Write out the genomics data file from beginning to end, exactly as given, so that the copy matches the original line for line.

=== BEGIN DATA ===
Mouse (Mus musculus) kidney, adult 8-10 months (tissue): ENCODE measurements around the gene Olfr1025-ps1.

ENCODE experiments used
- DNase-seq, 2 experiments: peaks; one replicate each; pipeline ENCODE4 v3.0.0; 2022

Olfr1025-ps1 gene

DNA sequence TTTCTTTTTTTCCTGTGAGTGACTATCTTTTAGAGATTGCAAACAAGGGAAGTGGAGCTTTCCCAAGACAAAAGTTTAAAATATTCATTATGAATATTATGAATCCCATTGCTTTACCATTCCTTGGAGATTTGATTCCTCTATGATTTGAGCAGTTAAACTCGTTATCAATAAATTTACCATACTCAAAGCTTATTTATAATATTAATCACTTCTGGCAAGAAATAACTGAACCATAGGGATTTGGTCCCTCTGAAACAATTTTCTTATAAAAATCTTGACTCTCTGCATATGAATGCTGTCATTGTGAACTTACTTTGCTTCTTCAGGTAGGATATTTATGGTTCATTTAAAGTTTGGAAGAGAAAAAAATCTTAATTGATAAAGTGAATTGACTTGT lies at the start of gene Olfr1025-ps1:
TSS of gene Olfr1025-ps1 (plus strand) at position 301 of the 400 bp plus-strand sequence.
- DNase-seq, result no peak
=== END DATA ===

Mouse (Mus musculus) kidney, adult 8-10 months (tissue): ENCODE measurements around the gene Olfr1025-ps1.

ENCODE experiments used
- DNase-seq, 2 experiments: peaks; one replicate each; pipeline ENCODE4 v3.0.0; 2022

Olfr1025-ps1 gene

DNA sequence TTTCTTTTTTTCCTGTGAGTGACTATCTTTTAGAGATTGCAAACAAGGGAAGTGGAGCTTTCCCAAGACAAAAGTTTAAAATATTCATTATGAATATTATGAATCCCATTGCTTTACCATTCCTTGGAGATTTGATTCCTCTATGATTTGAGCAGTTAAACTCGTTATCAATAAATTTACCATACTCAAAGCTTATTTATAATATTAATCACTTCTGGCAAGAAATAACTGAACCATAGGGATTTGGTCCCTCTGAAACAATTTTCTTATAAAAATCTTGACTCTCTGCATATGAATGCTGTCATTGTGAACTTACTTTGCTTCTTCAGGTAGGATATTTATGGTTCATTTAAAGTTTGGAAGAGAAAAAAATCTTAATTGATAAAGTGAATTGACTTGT lies at the start of gene Olfr1025-ps1:
TSS of gene Olfr1025-ps1 (plus strand) at position 301 of the 400 bp plus-strand sequence.
- DNase-seq, result no peak